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The Science of Extreme Weather

Tour the world's wildest weather with a storm-chasing, prize-winning meteorologist in these 24 thrilling lectures on tornadoes, hurricanes, blizzards, and other wild weather events.
The Science of Extreme Weather is rated 4.4 out of 5 by 78.
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Rated 5 out of 5 by from Science takes the Magic out... Science takes the Magic out, then puts it back in in the form of Wonder. It's amazing how the concept of convection can be seen on your stovetop, in the clouds, or in the movement of the tectonic plates. It's all about Prigogine and the Earth as a dissipative system.
Date published: 2023-09-04
Rated 5 out of 5 by from Which Weather Course? Having recently reviewed TGC's "Meteorology" by Fovell, it is fairly safe to say that these two courses take remarkably different approaches to the same subject. Fovell constantly challenges us with counterintuitive brilliance while Snodgrass works overtime to make sure everyone understands the principles. Both courses are invaluable. With Snodgrass weaknesses begin the course and strengths end the course. With Fovell, the opposite occurs. SNODGRASS APPROACH: is primarily a "descriptive review" of weather science. His initial approach is rather melodramatic. The first few lectures are full of disconnected dramatic factoids/videos on a variety of disconnected tangents, related only as the being the most fabulous weather events. This might be part of an attempt to garner interest, though I wanted to fast forward. The point at which I almost gave up was in Lecture 2 (=L2), when he emotively began a sentence: “I was having lunch w my parents, …” narrated in a tone that seemed to be leading to a murder mystery style climax. So why rate it a 5? After this beginning, his course became brilliant. He, and I'm sure TGC, spent a stupendous amount of time organizing and brilliantly illustrating the course. His lab demonstrations are well conceived. FOVELL APPROACH: is a deeper, more rigorous scientific (vs analogy) approach. For example, L4 on the importance of greenhouse gasses (especially water) is effectively done with a series of atmospheric absorption diagrams by wavelength. I titled Fovell's review "PAY ATTENTION" because each sentence builds upon the next. There are some weather pictures, but most illustrations are diagrams or weather terms, with an emphasis on Coriolis effects. He summarizes each lecture at its end and re-summarizes (using a different approach) before starting the next lecture. You will need those reviews. FOVELL EXAMPLES 1.) Snodgrass L6's "centrifugal force" is not scientifically a force (L11, Fovell); 2.) In Snodgrass L3 winds go over mountains (descriptively) due to “rapidly changing pressure when going around the peak” rather than the specifics of the Froude horizontal velocity # (L17, Fovell); 3.) Why do ship Captains gasp at the moment barometric pressure dramatically drops? The simplistic "cold dense air flows to warm less dense air" is a confusion. Fovell (L6) shows (via a counterintuitive diagram) that given an initial EQUAL surface pressure in both cold and warm cells NO air moves on the surface…the ship Captain would agree. But that doesn’t mean the pressures are equal far above the ship. At altitude, warm air is moving into the cold air column because at 500mb the warm air pressure is HIGHER than that of the cold air. Thus the warm (at altitude) starts pushing away part of the cold air column. The barometer at sea level (under the warm air) rapidly FALLS as the 500mb warm air column sends some weight towards the LOWER pressure cold column at its altitude. NOW and only now nearby cold surface air starts moving its gale towards the ship’s newly lowered warm air pressure because a nearby surface cold air column measured AT THE SURFACE weighs more than the warm air did minutes ago. The gale starts as the cold surface air hurtles towards the ship. SNODGRASS EXAMPLES: 1) Why waste time discussing "centrifugal force" scientifically when Fovell ends up using the same shortcut? 2.) Though less rigorous, the Snodgrass avoidance of Froude # (etc.) is workable because his videos and force arrows are quite clear; 3.) Snodgrass' coverage of the Jet Stream, the Great Lakes, and lightning is much more extensive than Fovell's. BOTTOM LINE: Fovell shows me why I can accept a concept. Snodgrass shows me how to plug it in. Both will open your eyes to the greatest show on earth.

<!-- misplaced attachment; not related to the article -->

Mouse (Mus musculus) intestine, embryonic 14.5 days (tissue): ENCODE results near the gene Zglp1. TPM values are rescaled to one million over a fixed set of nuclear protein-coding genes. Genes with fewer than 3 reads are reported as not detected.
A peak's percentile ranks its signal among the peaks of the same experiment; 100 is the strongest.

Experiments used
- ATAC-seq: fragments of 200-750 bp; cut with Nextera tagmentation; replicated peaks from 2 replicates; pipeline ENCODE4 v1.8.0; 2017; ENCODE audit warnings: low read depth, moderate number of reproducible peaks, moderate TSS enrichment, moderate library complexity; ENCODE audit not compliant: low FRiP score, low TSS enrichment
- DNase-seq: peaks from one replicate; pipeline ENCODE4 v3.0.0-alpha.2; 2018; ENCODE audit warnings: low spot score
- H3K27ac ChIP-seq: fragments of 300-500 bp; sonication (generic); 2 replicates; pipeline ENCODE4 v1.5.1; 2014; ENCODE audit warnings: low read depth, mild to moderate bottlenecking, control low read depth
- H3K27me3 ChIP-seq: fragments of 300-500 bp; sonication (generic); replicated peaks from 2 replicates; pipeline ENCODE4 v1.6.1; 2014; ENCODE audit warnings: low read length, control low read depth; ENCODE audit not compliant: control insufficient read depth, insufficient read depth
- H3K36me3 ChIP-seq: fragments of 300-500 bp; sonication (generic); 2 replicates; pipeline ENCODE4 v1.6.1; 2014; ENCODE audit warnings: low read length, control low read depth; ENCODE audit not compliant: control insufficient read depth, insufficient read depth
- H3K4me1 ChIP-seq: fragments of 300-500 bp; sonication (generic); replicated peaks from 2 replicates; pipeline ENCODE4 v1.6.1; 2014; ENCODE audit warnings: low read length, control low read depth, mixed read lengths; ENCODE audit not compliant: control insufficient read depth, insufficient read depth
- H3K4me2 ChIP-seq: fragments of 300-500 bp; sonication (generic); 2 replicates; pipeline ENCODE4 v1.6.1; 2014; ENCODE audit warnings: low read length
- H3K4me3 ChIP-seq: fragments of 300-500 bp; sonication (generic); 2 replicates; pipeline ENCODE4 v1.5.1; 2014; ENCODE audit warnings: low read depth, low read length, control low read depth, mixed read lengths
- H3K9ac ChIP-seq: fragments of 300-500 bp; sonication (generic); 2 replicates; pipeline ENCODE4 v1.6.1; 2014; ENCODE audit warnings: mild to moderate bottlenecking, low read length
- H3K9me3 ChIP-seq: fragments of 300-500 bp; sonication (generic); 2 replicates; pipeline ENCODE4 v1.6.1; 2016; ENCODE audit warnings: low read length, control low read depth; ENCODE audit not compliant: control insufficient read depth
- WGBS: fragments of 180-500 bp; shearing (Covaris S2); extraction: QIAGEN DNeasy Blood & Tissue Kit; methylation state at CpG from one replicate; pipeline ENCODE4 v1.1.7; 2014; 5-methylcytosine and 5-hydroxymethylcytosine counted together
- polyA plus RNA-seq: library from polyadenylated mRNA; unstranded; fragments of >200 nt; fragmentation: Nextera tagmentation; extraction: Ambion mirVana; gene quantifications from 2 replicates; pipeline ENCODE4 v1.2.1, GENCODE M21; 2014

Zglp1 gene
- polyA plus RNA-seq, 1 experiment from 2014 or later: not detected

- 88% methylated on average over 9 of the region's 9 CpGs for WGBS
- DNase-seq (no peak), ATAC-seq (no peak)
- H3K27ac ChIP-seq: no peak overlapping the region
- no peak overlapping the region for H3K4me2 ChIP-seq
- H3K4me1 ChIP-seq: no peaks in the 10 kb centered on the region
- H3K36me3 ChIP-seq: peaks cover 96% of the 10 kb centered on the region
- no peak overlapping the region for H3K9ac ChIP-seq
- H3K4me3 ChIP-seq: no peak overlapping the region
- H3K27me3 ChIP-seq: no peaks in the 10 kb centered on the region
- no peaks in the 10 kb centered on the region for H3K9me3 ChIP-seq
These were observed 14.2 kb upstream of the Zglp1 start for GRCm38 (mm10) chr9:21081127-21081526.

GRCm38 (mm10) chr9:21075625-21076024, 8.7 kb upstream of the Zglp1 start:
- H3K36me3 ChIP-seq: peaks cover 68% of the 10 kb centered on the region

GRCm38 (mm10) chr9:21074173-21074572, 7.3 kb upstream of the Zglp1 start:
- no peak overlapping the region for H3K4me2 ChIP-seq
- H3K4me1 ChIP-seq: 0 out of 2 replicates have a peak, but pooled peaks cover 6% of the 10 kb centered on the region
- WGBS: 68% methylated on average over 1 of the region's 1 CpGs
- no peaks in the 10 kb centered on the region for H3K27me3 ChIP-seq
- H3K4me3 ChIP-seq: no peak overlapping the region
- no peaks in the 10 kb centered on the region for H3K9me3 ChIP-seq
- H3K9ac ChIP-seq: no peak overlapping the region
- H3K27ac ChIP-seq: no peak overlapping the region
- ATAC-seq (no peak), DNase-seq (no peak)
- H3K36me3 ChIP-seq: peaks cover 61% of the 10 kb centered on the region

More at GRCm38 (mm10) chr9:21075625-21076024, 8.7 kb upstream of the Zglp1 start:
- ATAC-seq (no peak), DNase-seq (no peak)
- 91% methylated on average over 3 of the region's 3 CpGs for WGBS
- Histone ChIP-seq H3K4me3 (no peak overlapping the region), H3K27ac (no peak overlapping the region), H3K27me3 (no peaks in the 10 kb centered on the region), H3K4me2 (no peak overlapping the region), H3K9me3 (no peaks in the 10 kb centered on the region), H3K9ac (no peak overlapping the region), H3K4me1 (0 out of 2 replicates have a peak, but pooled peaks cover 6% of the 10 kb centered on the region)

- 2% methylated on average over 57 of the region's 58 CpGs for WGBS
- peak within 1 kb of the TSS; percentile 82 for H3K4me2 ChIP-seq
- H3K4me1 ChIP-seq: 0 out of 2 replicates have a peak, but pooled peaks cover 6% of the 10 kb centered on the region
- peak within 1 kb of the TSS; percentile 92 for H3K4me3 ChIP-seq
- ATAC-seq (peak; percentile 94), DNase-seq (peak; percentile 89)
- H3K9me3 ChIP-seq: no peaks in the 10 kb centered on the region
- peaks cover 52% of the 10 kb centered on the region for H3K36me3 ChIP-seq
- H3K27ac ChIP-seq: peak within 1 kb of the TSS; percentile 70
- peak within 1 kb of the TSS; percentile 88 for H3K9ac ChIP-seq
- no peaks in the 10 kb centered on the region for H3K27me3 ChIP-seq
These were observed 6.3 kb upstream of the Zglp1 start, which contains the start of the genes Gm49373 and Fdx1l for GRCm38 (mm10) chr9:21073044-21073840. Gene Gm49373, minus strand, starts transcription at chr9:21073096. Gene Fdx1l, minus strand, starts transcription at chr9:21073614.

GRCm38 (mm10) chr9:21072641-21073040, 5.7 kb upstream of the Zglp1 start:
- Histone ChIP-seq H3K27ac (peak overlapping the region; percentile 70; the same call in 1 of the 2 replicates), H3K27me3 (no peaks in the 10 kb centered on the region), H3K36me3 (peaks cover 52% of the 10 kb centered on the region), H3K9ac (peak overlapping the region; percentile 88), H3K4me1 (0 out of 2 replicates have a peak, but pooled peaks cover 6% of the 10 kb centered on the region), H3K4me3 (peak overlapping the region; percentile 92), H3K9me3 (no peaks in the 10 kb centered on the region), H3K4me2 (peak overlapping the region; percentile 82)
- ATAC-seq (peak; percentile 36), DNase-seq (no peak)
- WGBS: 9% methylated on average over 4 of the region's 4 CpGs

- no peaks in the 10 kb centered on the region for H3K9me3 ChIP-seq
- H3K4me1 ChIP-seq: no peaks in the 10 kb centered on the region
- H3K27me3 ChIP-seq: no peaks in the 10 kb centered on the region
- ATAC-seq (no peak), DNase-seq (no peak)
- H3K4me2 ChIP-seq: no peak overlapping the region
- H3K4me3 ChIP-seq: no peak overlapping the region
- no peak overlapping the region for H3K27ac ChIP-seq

Date published: 2023-06-27
Rated 5 out of 5 by from My 14-year-old just completed this course & Meteorology: An Introduction to the Wonders of the Weather. He loved both of them. They were a fantastic part of his meteorology course.
Date published: 2023-02-28
Rated 5 out of 5 by from Compelling education I bought this course to build on my learning from 2 previous Great Courses Meteorology and How the Earth works. Very successful. Clear delivery and seems so important as we face climate change. I live in Scotland but found the extreme weather of the States fascinating and relevant
Date published: 2022-10-24
Rated 5 out of 5 by from What a Great Course! This is a very solid explanation of weather, starting with the physical, thermodynamic and electrical properties of air and water as they combine to create severe storms, drought and flood. Air pressure, humidity, electric charge accumulation, lightning discharge, wind, condensation, freezing, super-cooling –it’s all there. The organization and graphics are excellent. As a speaker, Prof. Snodgrass is engrossing. My wife and I thought this to be one of the best of The Great Courses. HWF & ISF, Mesa AZ.
Date published: 2022-10-18
Rated 5 out of 5 by from We enjoyed this class we have enjoyed the Science of Extreme Weather very much, it is one of our favorites. The teacher is intense and excited about his work and explains things well. i now realize how complicated predicting weather can be. I liked hearing historic examples of extreme weather too.
Date published: 2022-06-09
Rated 4 out of 5 by from Good lecturer, good visuals The lecturer was engaging and knowledgeable. He kept the class moving at a good pace for the first 2/3 or so. The final classes dealt with types of severe weather that are less interesting and introduced fewer new concepts. He supplemented his lectures with plenty of visuals that were interesting, informative, and well done.
Date published: 2022-04-30